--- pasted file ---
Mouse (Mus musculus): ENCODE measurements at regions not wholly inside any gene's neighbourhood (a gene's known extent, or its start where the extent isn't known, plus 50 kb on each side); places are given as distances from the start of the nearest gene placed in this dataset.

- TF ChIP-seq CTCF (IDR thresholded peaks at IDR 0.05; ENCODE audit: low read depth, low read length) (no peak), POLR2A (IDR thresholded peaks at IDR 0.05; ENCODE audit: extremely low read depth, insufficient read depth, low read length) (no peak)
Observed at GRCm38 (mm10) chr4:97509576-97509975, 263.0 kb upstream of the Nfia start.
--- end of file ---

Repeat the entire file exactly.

Mouse (Mus musculus): ENCODE measurements at regions not wholly inside any gene's neighbourhood (a gene's known extent, or its start where the extent isn't known, plus 50 kb on each side); places are given as distances from the start of the nearest gene placed in this dataset.

- TF ChIP-seq CTCF (IDR thresholded peaks at IDR 0.05; ENCODE audit: low read depth, low read length) (no peak), POLR2A (IDR thresholded peaks at IDR 0.05; ENCODE audit: extremely low read depth, insufficient read depth, low read length) (no peak)
Observed at GRCm38 (mm10) chr4:97509576-97509975, 263.0 kb upstream of the Nfia start.